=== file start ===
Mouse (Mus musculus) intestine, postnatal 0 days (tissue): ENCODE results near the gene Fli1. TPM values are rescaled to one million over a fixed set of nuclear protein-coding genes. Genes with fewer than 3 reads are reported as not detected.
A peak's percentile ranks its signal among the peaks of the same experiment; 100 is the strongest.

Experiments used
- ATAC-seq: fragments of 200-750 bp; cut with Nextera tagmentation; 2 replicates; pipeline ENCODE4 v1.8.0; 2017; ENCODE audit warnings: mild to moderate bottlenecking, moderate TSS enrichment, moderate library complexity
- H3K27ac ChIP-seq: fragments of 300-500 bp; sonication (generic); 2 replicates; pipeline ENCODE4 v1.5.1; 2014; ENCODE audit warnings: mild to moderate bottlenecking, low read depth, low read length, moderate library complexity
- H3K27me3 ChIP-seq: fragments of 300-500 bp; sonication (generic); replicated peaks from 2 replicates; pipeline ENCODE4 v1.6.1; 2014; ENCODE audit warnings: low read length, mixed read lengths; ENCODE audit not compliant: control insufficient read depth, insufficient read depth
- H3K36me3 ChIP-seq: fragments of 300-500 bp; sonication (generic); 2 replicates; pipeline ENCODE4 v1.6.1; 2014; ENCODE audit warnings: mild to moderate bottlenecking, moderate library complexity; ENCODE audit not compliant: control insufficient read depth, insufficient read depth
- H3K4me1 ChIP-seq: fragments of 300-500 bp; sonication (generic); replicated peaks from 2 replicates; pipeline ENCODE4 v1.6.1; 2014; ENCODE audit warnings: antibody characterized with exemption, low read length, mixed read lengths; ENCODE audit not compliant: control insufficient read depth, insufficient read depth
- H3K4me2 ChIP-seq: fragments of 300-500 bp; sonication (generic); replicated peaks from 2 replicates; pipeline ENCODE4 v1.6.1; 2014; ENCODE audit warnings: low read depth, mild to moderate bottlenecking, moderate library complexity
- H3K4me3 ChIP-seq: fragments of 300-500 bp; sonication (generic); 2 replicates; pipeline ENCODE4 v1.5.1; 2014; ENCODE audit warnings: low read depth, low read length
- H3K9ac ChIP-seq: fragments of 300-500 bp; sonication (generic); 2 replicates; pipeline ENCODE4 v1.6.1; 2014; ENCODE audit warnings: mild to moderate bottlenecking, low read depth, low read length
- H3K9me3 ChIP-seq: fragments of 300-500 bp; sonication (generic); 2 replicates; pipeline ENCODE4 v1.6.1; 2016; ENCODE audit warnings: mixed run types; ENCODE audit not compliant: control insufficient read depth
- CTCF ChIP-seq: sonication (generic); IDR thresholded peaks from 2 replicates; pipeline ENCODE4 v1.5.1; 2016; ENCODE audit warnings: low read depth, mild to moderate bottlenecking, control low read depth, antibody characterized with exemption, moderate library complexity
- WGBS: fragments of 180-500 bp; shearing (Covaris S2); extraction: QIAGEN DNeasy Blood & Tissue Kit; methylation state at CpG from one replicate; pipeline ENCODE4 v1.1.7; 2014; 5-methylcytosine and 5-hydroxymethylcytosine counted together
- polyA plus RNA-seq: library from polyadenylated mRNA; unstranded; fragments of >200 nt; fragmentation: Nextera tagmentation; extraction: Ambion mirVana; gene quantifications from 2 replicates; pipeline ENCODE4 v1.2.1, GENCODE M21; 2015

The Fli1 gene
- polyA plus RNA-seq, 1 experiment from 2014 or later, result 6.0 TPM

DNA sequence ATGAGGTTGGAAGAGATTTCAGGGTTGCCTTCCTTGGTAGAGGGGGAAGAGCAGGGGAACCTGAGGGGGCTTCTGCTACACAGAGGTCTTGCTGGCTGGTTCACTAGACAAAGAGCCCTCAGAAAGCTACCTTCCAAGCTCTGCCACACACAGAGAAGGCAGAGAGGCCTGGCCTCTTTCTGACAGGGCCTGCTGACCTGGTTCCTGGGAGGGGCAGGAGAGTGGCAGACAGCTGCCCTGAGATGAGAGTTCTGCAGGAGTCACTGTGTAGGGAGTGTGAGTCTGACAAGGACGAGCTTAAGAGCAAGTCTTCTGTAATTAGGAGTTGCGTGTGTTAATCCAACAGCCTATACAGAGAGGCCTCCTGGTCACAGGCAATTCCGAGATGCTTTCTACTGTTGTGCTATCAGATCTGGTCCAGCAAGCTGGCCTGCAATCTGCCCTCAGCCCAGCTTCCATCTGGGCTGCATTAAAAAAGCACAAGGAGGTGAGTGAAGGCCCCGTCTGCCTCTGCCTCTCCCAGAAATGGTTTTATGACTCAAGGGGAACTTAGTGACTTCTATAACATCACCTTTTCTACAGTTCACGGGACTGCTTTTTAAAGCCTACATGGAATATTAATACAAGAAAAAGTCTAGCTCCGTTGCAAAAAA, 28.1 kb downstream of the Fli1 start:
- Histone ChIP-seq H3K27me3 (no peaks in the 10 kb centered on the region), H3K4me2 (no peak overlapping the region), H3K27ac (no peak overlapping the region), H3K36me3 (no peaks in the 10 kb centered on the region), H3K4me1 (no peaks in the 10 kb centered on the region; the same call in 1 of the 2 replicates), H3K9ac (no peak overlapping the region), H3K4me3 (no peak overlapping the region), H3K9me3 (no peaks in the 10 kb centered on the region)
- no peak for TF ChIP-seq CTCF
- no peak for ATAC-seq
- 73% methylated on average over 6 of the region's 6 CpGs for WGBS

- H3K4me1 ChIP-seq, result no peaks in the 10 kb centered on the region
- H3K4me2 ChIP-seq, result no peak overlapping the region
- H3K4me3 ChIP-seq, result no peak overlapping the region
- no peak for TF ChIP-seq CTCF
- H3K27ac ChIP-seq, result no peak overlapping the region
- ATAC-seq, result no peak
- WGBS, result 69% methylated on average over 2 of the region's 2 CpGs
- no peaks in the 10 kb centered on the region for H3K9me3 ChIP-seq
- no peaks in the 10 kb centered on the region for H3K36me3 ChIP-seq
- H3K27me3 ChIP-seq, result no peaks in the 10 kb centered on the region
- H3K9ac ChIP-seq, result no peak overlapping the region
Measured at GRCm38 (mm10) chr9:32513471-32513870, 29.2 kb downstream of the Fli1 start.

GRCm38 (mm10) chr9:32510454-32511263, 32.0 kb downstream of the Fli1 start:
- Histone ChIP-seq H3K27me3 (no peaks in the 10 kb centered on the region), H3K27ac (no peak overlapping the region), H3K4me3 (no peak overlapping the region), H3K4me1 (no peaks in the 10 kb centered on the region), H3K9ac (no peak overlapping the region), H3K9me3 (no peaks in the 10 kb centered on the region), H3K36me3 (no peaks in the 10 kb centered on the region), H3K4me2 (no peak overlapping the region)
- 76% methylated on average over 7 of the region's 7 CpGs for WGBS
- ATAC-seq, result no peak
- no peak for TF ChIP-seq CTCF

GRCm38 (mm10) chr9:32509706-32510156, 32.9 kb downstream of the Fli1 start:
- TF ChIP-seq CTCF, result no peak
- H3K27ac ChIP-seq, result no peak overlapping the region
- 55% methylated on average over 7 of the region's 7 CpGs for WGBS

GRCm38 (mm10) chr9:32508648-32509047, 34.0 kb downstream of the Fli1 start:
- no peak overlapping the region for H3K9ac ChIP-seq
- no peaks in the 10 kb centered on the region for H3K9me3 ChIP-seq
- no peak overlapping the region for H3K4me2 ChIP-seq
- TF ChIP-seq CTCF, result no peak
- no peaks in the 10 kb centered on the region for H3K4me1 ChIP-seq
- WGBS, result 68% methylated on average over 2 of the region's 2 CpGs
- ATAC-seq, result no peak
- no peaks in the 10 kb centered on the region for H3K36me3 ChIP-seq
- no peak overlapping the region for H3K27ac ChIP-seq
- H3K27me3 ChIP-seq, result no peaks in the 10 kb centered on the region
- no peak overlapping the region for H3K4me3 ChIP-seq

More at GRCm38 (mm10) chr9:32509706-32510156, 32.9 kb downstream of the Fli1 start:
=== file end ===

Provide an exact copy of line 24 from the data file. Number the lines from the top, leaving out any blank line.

- H3K4me2 ChIP-seq, result no peak overlapping the region